I am writing a script to test a large quantity of apks. Some run on x86 and some run on arm. Is there a way I can tell which apks are intended for which architecture?

I have looked through the report on aapt badging with aapt dump badging application.apk. For some of the arm compatible versions I see native-code: 'armeabi-v7a' but not for all of them, and I don't see any indication of what architecture the x86 compatible apks run on.

I have also tried using apktool to break apart the apk and examine the AndroidManifest.xml. I don't see anything pertaining to the chip architecture in it either.

I'm looking for something on a linux platform.

Any ideas?


2 Answers 2


One (rather crude) way to see what architecture an APK's native libraries are built for is to unzip it (it's only a zip file) and take a look at the libs folder - if the application contains any native libraries, they will be split into the following subfolders inside (with the compiled libraries inside these):

See Android Application Package for more information on an APK's structure, and the above list's source. A more complete (including MIPS64) list, along with some information about architecture-specific things, can be found on an archived version of the Android Developer ABI Management page, captured on April 18th 2016.

Interestingly enough, targeting one single ABI (where an app includes native libraries designed for one architecture) doesn't necessarily mean that the app won't run on devices that use other architectures. ARMv8-a, for example, is backwards compatible with ARM and ARMv7-a, and Intel's x86 Android devices contain a proprietary translation layer that allows ARM code to execute on x86 devices (allowing ARM-only apps to run on x86 platforms). A list of the ABIs that an Android device can execute can be found in the ro.product.cpu.abilist property, which can be attained in a shell (e.g. via a terminal app on the device, or over adb using adb shell) using the getprop command: getprop ro.product.cpu.abilist.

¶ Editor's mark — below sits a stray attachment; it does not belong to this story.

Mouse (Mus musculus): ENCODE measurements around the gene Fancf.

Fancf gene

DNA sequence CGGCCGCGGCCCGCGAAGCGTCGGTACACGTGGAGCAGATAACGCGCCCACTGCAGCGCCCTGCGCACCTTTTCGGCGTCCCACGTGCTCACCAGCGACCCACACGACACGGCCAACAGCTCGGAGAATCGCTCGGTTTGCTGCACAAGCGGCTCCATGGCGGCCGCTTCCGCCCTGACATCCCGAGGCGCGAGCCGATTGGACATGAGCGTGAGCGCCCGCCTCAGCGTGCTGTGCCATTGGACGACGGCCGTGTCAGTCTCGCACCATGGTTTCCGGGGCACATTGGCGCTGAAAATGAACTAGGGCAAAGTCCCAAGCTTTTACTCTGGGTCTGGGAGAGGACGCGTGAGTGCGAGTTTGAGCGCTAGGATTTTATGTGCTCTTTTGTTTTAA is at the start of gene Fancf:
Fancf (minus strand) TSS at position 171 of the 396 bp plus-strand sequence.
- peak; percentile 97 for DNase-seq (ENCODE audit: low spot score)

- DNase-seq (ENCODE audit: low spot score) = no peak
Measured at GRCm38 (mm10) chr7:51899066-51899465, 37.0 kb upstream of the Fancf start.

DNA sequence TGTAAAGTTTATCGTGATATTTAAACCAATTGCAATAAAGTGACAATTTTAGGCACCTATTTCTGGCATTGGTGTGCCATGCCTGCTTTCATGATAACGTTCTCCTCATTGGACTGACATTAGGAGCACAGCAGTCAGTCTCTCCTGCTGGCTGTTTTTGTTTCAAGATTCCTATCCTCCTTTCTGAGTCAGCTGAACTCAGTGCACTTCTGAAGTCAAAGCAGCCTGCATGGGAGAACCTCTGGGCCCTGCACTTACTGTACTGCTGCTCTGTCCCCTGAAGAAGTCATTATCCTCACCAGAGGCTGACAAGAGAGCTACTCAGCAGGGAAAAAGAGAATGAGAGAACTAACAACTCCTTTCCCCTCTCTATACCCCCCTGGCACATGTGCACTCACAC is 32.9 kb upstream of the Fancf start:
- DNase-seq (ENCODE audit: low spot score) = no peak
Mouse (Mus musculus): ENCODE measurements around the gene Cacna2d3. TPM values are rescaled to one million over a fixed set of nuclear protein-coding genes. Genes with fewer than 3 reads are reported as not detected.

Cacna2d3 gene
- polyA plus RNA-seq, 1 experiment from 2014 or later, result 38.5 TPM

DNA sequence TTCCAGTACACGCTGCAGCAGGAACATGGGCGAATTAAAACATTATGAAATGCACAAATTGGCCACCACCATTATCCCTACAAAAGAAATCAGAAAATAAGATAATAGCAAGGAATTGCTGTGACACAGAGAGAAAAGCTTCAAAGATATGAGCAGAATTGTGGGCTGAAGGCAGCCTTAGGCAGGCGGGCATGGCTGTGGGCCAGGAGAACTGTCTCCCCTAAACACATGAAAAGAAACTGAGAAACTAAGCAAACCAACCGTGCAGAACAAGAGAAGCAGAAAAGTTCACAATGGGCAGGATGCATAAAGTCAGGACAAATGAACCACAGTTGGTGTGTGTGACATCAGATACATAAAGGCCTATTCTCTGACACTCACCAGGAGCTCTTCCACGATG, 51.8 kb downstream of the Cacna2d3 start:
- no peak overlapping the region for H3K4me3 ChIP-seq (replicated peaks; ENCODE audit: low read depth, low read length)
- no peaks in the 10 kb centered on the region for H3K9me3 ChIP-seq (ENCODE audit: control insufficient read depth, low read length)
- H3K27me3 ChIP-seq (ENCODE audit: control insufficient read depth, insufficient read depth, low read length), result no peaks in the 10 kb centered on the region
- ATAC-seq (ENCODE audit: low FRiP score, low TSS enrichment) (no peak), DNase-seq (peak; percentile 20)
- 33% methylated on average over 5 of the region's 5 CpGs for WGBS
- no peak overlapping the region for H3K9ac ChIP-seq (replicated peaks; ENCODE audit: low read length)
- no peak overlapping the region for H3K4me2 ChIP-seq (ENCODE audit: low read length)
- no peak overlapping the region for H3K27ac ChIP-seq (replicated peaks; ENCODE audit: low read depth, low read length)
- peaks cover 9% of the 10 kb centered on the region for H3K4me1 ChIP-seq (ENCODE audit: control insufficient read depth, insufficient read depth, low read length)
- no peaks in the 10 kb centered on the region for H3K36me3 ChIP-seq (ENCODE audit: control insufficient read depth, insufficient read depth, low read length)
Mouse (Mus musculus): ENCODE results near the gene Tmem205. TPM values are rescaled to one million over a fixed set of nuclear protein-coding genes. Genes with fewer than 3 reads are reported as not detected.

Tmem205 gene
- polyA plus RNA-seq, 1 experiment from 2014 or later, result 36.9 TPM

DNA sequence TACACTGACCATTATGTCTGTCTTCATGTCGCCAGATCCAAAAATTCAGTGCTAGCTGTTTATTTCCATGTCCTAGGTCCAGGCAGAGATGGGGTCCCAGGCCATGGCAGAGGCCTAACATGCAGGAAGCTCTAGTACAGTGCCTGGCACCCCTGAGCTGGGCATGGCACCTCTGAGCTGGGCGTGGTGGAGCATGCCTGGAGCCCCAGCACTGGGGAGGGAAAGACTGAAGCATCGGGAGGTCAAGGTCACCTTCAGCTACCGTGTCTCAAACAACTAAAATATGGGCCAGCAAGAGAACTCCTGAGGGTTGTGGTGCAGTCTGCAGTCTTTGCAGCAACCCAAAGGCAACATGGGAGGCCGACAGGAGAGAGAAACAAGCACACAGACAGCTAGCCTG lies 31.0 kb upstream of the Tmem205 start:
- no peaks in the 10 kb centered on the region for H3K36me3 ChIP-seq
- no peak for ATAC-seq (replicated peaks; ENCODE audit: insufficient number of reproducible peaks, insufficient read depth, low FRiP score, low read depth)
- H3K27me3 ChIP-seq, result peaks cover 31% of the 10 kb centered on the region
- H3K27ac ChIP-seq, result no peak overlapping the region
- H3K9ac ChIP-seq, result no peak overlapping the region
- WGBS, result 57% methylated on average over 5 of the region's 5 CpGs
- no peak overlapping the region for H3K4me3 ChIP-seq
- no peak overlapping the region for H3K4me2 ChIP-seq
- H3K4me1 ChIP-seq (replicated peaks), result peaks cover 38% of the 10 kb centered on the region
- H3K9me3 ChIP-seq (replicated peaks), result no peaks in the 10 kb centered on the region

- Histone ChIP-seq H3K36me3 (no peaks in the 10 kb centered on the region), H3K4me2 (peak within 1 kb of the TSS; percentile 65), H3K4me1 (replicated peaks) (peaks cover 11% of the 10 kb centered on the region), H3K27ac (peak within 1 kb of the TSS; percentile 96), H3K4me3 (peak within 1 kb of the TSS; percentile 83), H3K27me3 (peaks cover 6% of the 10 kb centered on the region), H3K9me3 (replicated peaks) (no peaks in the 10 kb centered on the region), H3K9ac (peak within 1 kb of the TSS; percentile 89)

• 1
    What if there is no lib directory ?
    – KaKi87
    Commented May 1, 2023 at 4:57
  • @KaKi87 Then I believe the app uses no native code, so doesn't need any platform-specific stuff. Commented Aug 7, 2023 at 13:22

You can also use APKSharp:

A Windows tool to De-bloat, view full details & manage APKs on any Android, it has AAPT for Windows & Android inside.

  • thanks for the answer, but I'm looking for a linux tool
    – MikeSchem
    Commented Nov 19, 2020 at 23:35

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